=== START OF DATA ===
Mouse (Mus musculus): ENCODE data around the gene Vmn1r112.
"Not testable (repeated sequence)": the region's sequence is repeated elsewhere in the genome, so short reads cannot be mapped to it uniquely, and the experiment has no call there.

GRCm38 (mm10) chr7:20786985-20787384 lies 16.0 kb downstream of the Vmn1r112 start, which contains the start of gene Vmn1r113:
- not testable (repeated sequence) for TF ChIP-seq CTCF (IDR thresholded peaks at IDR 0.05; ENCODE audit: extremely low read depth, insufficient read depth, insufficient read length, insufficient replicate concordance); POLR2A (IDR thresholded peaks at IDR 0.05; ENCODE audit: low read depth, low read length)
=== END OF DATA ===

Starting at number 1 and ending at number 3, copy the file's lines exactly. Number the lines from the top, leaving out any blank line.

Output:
Mouse (Mus musculus): ENCODE data around the gene Vmn1r112.
"Not testable (repeated sequence)": the region's sequence is repeated elsewhere in the genome, so short reads cannot be mapped to it uniquely, and the experiment has no call there.

GRCm38 (mm10) chr7:20786985-20787384 lies 16.0 kb downstream of the Vmn1r112 start, which contains the start of gene Vmn1r113: